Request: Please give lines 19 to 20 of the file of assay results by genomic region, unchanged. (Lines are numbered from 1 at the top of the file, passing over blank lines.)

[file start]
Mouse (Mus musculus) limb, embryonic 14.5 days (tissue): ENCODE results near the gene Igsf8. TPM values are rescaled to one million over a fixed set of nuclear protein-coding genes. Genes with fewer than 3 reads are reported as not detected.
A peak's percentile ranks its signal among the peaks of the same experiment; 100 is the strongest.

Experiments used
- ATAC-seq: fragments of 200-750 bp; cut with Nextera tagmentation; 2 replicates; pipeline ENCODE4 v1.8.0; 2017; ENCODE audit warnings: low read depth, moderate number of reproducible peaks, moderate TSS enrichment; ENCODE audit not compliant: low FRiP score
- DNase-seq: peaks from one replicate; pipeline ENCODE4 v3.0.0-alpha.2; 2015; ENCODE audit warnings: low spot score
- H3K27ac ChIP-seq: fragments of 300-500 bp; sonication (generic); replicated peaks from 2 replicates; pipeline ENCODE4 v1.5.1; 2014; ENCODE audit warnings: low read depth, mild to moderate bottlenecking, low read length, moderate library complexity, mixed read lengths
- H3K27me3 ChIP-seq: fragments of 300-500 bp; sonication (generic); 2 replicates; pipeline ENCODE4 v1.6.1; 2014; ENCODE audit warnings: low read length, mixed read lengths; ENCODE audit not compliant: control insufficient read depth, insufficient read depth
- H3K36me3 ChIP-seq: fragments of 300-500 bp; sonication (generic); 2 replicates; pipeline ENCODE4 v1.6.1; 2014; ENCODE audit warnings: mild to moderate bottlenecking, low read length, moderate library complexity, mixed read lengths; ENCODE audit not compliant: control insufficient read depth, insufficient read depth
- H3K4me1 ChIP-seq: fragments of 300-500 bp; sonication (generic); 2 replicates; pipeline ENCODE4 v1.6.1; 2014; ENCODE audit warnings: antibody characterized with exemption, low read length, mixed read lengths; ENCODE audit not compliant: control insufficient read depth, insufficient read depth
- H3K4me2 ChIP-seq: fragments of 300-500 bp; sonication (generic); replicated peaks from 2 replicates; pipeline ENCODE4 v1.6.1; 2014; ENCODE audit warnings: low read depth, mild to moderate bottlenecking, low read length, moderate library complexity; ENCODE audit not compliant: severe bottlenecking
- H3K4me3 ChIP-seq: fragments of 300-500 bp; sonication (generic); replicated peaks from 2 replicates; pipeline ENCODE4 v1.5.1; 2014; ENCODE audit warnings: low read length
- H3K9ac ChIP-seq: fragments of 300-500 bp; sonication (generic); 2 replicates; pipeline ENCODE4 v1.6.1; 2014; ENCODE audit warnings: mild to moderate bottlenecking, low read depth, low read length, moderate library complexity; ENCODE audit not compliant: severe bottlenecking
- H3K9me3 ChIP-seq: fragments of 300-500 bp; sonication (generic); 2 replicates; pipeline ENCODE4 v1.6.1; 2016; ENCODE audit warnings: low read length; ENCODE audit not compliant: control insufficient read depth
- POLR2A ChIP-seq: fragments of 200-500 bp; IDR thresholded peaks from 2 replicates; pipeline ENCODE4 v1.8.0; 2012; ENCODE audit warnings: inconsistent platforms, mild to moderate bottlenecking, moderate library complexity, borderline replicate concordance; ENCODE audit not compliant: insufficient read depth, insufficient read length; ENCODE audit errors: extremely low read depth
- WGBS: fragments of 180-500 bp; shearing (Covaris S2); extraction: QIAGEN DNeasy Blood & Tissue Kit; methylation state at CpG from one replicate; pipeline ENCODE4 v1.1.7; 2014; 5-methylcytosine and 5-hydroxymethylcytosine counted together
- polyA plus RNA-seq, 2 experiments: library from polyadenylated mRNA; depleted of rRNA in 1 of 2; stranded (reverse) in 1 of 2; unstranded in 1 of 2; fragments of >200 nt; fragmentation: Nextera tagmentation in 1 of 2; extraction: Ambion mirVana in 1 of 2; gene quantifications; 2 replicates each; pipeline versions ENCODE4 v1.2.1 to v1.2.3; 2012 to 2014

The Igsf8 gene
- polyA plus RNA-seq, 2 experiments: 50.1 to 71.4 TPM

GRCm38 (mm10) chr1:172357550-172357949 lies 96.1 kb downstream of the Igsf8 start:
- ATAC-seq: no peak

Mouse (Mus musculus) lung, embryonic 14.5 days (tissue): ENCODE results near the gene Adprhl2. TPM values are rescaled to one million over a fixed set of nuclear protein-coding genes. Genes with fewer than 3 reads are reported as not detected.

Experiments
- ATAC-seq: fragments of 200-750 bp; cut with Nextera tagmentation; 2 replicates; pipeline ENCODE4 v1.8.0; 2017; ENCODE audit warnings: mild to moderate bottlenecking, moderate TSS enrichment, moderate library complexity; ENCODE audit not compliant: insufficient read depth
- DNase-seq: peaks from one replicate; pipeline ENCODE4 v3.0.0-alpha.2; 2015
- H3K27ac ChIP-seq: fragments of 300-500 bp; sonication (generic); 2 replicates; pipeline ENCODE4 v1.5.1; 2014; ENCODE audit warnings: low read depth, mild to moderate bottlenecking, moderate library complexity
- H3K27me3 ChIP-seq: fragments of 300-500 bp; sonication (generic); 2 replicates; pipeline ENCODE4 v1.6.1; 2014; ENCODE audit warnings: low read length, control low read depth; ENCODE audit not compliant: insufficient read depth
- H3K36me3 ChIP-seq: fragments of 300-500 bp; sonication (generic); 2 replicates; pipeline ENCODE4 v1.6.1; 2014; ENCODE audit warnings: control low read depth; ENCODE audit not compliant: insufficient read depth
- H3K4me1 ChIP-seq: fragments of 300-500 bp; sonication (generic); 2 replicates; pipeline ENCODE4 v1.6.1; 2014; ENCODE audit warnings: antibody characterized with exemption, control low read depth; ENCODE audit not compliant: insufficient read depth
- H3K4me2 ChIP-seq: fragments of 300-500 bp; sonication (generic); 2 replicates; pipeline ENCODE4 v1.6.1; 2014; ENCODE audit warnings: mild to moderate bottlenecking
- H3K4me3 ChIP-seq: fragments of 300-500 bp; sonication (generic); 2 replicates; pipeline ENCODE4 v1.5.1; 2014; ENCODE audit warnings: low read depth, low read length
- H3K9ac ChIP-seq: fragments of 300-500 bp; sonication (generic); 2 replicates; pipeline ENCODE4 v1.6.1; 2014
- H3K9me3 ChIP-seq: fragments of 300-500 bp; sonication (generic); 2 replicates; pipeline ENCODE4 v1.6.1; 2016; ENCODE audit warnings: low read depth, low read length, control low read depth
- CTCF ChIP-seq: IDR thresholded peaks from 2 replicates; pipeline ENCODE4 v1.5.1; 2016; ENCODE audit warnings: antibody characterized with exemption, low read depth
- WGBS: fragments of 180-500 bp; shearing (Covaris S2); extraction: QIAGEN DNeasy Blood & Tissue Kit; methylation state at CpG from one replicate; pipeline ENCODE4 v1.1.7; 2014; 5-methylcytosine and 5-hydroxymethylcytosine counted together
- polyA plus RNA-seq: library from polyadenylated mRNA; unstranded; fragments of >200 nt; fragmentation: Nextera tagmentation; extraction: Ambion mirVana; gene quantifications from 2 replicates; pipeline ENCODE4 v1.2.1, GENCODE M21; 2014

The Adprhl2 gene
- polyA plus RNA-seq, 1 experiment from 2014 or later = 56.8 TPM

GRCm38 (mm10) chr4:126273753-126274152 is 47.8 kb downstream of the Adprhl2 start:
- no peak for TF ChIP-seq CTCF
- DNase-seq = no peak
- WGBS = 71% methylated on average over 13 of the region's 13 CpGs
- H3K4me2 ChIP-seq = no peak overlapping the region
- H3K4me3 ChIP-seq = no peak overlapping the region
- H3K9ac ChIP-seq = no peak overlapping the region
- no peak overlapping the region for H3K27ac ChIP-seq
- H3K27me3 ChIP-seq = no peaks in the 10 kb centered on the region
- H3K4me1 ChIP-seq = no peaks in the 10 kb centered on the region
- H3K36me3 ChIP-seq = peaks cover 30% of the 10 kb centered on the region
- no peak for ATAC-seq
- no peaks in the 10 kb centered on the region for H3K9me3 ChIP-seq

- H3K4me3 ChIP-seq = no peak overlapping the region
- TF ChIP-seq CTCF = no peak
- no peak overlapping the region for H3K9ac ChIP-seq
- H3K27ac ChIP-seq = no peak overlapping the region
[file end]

GRCm38 (mm10) chr1:172357550-172357949 lies 96.1 kb downstream of the Igsf8 start:
- ATAC-seq: no peak